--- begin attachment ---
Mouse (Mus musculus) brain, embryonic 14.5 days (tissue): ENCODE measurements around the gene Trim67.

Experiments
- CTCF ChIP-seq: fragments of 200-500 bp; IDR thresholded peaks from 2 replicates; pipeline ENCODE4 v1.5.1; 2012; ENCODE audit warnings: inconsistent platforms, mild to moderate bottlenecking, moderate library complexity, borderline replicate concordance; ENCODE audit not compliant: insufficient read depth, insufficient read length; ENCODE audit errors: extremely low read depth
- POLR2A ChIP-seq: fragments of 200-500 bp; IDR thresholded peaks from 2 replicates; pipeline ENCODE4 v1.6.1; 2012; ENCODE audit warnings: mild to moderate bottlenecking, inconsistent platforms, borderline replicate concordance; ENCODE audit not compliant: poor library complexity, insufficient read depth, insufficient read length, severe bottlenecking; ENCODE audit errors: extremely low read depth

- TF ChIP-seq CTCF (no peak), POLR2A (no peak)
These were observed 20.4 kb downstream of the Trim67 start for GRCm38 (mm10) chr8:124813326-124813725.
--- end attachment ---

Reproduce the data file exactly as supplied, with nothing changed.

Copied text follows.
Mouse (Mus musculus) brain, embryonic 14.5 days (tissue): ENCODE measurements around the gene Trim67.

Experiments
- CTCF ChIP-seq: fragments of 200-500 bp; IDR thresholded peaks from 2 replicates; pipeline ENCODE4 v1.5.1; 2012; ENCODE audit warnings: inconsistent platforms, mild to moderate bottlenecking, moderate library complexity, borderline replicate concordance; ENCODE audit not compliant: insufficient read depth, insufficient read length; ENCODE audit errors: extremely low read depth
- POLR2A ChIP-seq: fragments of 200-500 bp; IDR thresholded peaks from 2 replicates; pipeline ENCODE4 v1.6.1; 2012; ENCODE audit warnings: mild to moderate bottlenecking, inconsistent platforms, borderline replicate concordance; ENCODE audit not compliant: poor library complexity, insufficient read depth, insufficient read length, severe bottlenecking; ENCODE audit errors: extremely low read depth

- TF ChIP-seq CTCF (no peak), POLR2A (no peak)
These were observed 20.4 kb downstream of the Trim67 start for GRCm38 (mm10) chr8:124813326-124813725.